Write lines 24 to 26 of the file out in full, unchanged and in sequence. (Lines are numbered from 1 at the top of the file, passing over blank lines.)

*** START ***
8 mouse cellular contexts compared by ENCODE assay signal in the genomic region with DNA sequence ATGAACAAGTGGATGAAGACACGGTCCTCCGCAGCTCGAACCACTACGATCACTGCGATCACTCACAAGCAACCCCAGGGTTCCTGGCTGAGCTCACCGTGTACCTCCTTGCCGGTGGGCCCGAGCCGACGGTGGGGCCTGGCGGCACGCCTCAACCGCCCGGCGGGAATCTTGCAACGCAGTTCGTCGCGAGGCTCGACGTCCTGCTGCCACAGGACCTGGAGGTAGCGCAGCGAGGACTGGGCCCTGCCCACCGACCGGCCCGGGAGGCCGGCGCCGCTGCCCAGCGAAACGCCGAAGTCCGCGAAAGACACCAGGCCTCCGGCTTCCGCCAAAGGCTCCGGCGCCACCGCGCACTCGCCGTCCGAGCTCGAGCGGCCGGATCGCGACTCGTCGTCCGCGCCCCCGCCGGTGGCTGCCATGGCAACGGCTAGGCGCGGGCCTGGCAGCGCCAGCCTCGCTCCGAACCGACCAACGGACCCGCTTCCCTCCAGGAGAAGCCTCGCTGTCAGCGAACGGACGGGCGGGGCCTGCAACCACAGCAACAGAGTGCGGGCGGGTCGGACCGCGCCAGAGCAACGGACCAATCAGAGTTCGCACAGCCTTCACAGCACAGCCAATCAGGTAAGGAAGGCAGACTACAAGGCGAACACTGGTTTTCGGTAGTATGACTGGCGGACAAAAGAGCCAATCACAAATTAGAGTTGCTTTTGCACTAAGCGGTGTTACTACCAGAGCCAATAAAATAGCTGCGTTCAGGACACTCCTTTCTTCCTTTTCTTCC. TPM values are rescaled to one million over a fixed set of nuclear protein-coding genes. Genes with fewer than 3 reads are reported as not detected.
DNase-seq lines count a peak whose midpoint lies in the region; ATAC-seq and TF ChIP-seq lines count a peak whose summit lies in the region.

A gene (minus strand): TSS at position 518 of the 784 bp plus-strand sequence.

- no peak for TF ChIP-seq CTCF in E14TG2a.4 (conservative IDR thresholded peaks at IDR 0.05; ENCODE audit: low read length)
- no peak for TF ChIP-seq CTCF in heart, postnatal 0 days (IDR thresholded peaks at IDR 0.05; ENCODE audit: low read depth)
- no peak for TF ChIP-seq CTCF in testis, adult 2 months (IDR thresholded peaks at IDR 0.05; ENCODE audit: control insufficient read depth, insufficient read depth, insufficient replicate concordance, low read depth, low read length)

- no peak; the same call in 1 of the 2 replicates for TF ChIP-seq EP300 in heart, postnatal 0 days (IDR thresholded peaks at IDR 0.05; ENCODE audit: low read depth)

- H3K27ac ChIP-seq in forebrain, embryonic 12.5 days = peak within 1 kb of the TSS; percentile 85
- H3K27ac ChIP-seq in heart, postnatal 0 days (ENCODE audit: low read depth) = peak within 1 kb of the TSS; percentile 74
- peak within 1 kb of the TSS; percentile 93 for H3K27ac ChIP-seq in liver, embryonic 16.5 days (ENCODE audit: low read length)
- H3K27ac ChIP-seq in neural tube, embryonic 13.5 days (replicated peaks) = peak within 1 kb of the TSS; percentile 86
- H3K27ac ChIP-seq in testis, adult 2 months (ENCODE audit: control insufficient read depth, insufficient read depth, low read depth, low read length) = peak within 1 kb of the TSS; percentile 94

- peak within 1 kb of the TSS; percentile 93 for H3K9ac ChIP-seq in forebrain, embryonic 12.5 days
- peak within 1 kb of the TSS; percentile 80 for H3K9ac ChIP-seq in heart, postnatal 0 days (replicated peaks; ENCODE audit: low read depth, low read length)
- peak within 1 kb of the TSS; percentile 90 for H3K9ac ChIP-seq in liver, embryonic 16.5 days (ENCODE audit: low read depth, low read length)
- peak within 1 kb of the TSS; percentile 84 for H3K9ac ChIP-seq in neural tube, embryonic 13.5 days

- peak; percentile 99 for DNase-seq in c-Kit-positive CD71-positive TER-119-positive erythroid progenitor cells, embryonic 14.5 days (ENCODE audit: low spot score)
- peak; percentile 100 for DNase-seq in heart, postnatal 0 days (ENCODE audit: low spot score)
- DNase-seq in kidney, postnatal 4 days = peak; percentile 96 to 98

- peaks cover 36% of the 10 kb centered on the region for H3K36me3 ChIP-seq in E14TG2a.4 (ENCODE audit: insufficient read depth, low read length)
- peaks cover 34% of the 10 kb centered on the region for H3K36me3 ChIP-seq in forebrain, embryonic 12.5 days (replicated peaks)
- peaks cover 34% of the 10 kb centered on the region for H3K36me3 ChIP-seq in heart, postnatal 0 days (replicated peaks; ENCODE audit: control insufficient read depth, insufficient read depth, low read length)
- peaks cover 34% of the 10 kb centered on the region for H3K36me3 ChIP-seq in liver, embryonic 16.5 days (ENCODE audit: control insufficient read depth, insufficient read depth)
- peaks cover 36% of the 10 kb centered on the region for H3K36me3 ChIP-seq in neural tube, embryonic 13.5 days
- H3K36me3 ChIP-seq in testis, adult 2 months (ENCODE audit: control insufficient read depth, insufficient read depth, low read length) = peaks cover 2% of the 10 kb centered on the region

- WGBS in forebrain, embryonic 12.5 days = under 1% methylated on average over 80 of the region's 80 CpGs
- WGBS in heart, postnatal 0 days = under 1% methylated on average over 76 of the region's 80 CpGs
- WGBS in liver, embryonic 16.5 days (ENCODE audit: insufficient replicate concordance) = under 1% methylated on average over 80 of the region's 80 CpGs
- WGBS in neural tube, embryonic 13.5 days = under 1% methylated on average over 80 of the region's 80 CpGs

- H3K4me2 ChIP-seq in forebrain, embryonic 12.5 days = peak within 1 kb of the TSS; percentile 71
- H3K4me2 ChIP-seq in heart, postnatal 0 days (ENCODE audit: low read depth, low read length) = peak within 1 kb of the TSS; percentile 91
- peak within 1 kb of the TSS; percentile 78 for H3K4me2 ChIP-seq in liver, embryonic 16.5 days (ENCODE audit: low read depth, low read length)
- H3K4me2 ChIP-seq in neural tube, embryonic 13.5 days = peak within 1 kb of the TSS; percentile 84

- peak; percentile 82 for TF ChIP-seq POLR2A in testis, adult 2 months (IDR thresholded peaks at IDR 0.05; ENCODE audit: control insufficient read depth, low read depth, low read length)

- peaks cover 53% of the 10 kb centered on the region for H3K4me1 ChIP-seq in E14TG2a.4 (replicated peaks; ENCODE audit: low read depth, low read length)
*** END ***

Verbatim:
- peaks cover 36% of the 10 kb centered on the region for H3K36me3 ChIP-seq in neural tube, embryonic 13.5 days
- H3K36me3 ChIP-seq in testis, adult 2 months (ENCODE audit: control insufficient read depth, insufficient read depth, low read length) = peaks cover 2% of the 10 kb centered on the region

- WGBS in forebrain, embryonic 12.5 days = under 1% methylated on average over 80 of the region's 80 CpGs